But that was not enough for Jesus because He still saw the need to tell others the good news. He said, “Let us go on to the next towns, that I may preach there also, for that is why I came out” (v. 38). Jesus came to preach the good news of salvation. He came to live for us in our place and He came to give His life for ours.
Jesus is still working in, with and among us today. No, I do not mean that He actually physically comes to us, although I would never rule that out, after all, He is God and He can do whatever He wants. What I mean is that He does come to us to heal us of various diseases as well as bring us emotional and spiritual healing. He does this, that is He heals us through means, namely through the means of doctors and medicines. Yes, I do believe that sometimes He heals us immediately, because in some cases there really is no other explanation for someone’s healing, but His usual way of dealing with us is through means.
Today, Jesus continues to heal us physically and most importantly spiritually and He continues to proclaim His Gospel message to us through His Holy Word and through His sacraments, Holy Baptism, the Lord’s Supper, and even confession and absolution. Yes, as I said, I believe that Jesus can come to us immediately and proclaim His Word to us and to heal us, but His usual way of working with us today continues to be through means, namely through the means of grace, the Word, the Bible and the Sacraments, Holy Baptism and the Lord’s Supper, and through confession and absolution.
We live in a sin filled world and we are not immune to suffering. All one needs to do is read the newspaper, watch the TV news, or listen to the radio news and we can see the suffering that is present in our world today. We can look at our prayer list and see that people do continue to suffer and get sick in our world today. Yes, we are living in a world that has been infected by the fall into sin. And we can add to that, our own sin. Yet, how comforting it is to know that Jesus is always there for us. Even if we do not feel that He is with us or feel His presence we can rest assured that He is always with us. As we continue to see in His word, He has already suffered everything we suffer and more and now He is ready to be with us when we suffer. How comforting to know that we can go to Him in prayer and to know that He will come to us through His Word and Sacraments to give us the strength we need to face the struggles we have in life.
God never promised that life would be easy. As a matter of fact we find many places in His Word which remind us that life is often difficult. That does not mean that God is not with us nor that He has abandoned us. And we find comfort, not in the fact that others are suffering with us, but in this, that Jesus is with us in our own suffering. So, we are again reminded of our need to be in the Word. To daily follow Jesus’ example, that is that Jesus began each day in prayer with His Father in heaven. What better way do we have of beginning our own day than by reading God’s Word, having Him speak to us, and praying, speaking to Him.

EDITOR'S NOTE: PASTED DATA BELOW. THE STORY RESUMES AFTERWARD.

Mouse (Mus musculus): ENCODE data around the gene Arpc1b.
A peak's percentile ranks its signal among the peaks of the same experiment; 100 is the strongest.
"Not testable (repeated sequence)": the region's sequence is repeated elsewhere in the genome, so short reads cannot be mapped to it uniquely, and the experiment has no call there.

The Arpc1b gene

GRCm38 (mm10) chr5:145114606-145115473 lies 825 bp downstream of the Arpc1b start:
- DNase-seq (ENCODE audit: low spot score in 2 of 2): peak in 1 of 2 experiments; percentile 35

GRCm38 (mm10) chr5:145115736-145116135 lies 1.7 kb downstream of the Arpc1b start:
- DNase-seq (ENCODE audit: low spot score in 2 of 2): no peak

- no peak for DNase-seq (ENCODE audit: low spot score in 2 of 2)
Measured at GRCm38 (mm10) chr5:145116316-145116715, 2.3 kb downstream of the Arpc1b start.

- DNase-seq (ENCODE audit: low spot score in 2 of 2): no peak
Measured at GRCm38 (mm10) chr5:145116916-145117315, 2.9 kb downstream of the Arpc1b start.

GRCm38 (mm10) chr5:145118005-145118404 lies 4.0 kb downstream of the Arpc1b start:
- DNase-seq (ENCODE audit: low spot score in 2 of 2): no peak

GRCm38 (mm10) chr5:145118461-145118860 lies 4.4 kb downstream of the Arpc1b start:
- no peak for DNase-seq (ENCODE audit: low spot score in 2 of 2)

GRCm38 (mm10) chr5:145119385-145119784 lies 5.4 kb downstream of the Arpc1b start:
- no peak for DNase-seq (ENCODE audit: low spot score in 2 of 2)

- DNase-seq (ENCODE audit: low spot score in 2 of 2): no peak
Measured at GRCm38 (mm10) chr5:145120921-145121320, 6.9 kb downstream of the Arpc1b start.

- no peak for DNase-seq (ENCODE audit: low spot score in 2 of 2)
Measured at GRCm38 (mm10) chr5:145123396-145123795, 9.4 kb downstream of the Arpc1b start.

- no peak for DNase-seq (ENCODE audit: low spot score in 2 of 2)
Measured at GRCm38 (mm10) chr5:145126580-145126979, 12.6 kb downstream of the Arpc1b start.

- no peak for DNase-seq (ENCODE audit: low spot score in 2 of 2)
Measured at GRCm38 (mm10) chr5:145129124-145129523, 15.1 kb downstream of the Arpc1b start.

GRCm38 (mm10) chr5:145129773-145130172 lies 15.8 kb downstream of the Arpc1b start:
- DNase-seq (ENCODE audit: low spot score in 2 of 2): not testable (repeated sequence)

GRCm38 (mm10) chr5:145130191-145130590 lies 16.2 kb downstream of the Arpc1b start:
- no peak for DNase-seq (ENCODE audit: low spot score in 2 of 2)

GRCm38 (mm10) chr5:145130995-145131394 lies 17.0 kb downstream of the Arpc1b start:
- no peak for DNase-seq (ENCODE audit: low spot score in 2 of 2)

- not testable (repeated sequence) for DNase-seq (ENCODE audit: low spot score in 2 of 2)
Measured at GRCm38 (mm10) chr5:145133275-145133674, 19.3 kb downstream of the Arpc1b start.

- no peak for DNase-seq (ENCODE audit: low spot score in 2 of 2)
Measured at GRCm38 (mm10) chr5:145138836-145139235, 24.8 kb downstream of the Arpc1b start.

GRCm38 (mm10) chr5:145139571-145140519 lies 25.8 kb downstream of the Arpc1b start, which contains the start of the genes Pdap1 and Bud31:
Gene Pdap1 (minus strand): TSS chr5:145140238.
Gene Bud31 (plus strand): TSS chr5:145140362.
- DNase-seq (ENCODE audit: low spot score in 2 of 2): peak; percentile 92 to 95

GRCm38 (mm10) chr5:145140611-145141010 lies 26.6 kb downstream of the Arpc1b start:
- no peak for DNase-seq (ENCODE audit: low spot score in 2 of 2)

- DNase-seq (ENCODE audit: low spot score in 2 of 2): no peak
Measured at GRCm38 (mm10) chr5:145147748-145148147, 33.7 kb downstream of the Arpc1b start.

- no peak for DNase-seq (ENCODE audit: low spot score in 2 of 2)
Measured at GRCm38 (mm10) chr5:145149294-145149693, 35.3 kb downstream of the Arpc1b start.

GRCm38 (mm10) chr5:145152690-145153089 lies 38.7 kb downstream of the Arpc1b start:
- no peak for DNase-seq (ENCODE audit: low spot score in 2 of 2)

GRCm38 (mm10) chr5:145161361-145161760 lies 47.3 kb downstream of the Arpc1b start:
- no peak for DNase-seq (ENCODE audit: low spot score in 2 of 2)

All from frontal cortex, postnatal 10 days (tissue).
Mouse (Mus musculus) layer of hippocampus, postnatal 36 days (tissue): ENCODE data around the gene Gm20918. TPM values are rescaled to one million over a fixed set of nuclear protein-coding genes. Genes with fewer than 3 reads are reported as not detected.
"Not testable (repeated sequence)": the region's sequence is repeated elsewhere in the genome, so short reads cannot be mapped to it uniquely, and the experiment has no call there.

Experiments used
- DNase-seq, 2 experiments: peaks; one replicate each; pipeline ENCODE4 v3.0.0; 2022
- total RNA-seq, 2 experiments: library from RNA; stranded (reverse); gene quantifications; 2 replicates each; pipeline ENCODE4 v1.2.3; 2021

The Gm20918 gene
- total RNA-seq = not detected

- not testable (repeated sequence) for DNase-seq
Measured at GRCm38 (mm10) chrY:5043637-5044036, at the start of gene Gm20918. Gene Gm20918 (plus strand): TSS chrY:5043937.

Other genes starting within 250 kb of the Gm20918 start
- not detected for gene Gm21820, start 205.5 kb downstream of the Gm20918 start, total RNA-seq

Our reading from Mark reminds us of our need to recognize Jesus as the Christ, that is, as true God and true man. Jesus is the one promised in the Old Testament. He is the one who came and did fulfill all the Old Testament promises, completely, and perfectly. Jesus is who He says He is. He is the One who came to live for us, perfectly for us, in our place. He came to do what we are unable to do. Ultimately, He is the one who gave His life, literally traded His perfect life for our imperfect sin filled life. He suffered the eternal death penalty for us, in our place. He died that we might have life. His love for us is so great, as He Himself reminds us, “What greater love can anyone have than this that they would give their lives for another.” He loves us so much that He took the eternal suffering, the eternal death penalty and suffered it for us in our place.
Mark reminds us that we are given gifts, all of God’s many good gifts and blessings. Yes, we have struggles in this life, but we also have Jesus who is with us every step of the way. We are born in sin, steeped in sin, and live in a sin filled world. We know what it is like to toss and turn through the night, waiting for some relief when morning breaks. We know suffering, mental, physical, spiritual. We live in a troubled world, yet, we remember that Jesus came to overcome the world.
Jesus came to this earth. True God, giving up all the glory that was His. He came, lowly, born in a barn and laid in a manger. He grew up the son of a carpenter. He suffered temptation by the devil himself. He suffered physical pain, mental and emotional pain, and the greatest suffering of eternal spiritual death, hell. He did this because of His great love for us. And He won. He won the victory over sin, death and the devil. And now He continues to be with us, to come to us through His Word and sacraments to give us all His good gifts and blessings, to give us forgiveness of sins, faith, strengthening of faith and life, even eternal life. Our response is simply to say, to Him be the glory, for Jesus’ sake. Amen.